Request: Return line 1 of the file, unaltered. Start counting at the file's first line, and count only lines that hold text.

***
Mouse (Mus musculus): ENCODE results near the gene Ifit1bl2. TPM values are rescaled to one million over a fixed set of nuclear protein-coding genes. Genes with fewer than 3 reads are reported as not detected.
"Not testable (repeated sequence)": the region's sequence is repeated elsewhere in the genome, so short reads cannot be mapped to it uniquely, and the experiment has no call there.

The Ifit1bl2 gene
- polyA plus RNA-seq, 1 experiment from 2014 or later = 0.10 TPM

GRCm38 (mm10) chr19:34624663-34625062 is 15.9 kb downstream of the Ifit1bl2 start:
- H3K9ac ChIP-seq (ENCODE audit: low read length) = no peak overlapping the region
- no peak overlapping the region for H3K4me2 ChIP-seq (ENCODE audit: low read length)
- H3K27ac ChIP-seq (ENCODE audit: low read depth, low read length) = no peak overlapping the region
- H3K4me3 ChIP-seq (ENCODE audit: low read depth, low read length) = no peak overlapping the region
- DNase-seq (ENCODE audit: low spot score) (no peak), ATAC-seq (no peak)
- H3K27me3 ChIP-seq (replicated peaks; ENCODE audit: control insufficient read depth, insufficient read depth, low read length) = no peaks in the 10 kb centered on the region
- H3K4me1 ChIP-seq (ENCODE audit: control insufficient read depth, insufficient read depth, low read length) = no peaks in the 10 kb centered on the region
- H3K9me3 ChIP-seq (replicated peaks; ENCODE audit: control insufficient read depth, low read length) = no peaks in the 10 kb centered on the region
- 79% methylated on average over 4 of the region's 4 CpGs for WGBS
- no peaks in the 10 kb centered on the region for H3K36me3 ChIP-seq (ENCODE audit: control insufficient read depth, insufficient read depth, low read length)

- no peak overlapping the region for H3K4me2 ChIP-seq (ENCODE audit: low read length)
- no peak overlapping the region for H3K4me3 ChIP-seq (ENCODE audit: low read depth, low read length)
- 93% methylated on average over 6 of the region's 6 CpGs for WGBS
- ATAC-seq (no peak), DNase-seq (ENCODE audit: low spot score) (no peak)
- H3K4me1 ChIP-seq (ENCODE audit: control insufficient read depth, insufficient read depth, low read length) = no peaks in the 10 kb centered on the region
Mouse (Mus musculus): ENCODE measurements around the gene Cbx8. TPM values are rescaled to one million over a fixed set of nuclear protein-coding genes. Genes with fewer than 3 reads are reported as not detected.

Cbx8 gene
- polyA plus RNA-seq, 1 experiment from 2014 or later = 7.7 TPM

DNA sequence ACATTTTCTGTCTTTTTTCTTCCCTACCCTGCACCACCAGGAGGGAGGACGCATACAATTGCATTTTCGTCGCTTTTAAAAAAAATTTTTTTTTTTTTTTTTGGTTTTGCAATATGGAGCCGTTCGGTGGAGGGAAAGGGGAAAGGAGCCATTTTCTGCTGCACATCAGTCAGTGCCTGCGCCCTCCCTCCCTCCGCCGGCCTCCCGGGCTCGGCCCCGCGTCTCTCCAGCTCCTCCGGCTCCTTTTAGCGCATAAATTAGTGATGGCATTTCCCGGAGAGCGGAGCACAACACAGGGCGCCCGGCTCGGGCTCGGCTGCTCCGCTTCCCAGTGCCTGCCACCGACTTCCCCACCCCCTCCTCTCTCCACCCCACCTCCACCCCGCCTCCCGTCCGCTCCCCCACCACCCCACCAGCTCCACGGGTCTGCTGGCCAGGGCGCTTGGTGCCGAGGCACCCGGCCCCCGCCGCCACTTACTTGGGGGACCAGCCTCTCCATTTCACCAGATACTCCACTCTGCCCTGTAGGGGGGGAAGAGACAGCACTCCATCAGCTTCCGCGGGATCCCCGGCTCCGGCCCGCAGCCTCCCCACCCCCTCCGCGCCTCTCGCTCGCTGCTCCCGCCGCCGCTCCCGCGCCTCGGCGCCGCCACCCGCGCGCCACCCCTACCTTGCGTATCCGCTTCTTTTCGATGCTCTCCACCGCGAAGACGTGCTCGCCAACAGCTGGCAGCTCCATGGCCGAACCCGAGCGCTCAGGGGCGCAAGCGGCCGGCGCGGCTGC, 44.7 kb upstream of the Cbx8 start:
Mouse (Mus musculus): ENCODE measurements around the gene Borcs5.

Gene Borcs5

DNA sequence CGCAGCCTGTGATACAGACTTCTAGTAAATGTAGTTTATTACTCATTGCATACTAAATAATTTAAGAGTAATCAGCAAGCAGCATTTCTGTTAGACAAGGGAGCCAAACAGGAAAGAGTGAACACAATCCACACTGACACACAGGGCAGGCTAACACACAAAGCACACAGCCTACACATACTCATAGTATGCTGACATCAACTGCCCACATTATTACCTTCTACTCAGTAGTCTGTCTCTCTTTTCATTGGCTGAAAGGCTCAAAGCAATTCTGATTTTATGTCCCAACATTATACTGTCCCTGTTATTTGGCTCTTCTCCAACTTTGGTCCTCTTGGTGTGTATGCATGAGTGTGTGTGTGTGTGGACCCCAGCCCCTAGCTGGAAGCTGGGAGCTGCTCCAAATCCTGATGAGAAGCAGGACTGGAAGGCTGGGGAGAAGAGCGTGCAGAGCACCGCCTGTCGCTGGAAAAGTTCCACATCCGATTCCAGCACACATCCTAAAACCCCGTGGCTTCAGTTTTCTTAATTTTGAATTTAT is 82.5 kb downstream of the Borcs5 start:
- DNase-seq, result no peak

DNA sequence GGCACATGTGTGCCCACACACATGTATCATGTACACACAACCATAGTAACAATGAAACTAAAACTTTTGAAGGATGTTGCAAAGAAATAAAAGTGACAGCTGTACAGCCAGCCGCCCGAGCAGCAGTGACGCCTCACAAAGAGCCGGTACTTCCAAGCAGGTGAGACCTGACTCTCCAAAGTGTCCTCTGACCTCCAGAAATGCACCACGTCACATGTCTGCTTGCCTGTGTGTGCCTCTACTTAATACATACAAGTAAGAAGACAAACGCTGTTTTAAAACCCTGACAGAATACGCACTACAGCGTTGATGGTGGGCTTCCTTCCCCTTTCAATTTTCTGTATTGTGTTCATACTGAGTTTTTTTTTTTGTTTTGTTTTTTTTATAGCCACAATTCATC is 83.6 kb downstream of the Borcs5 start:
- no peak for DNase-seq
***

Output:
Mouse (Mus musculus): ENCODE results near the gene Ifit1bl2. TPM values are rescaled to one million over a fixed set of nuclear protein-coding genes. Genes with fewer than 3 reads are reported as not detected.